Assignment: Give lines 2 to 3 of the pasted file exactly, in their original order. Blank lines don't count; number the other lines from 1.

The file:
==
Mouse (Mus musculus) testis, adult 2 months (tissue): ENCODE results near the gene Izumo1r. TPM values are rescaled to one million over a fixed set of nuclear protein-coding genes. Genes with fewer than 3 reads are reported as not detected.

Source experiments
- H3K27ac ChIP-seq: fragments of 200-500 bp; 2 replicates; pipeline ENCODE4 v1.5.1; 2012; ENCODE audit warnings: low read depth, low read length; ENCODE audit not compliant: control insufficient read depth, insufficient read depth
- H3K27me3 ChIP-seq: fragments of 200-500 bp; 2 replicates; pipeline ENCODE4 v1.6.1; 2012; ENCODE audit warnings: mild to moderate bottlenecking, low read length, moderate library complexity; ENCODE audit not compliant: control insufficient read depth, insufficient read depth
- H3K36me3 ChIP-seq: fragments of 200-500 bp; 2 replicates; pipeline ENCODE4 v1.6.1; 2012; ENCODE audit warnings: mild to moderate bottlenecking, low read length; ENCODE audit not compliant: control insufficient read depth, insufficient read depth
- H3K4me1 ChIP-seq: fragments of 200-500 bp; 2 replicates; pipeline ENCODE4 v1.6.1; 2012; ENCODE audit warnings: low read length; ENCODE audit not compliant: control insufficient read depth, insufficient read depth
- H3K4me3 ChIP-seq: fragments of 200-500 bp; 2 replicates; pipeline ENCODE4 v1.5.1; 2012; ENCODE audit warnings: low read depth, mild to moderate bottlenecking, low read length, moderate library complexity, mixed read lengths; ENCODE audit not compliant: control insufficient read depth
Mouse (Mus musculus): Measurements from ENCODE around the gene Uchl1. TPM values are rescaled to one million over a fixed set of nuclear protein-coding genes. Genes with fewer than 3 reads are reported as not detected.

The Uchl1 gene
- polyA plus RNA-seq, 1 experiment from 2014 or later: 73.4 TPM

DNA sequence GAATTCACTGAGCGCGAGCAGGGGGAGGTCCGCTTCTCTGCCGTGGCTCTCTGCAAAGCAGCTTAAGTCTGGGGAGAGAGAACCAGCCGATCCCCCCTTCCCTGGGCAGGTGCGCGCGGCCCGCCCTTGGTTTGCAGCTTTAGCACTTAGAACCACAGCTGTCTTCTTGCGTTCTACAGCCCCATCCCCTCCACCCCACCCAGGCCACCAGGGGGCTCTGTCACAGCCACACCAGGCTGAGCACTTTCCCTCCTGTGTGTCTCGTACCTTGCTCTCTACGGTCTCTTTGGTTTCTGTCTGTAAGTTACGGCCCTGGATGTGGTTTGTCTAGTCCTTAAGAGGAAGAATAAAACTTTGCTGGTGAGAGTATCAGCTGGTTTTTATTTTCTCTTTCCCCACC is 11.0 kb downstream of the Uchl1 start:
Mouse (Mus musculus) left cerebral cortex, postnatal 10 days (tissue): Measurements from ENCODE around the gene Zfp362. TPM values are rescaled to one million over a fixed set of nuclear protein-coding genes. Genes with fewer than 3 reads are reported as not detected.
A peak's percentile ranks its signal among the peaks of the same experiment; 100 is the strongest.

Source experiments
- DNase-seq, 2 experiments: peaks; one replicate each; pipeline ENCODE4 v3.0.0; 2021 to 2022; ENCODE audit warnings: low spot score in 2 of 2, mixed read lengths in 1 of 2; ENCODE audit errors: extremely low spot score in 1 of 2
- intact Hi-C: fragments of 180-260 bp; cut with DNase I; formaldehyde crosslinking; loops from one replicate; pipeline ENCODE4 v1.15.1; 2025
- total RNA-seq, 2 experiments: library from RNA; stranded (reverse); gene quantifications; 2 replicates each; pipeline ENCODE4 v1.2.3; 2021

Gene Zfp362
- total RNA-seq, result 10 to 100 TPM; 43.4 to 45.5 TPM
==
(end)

Source experiments
- H3K27ac ChIP-seq: fragments of 200-500 bp; 2 replicates; pipeline ENCODE4 v1.5.1; 2012; ENCODE audit warnings: low read depth, low read length; ENCODE audit not compliant: control insufficient read depth, insufficient read depth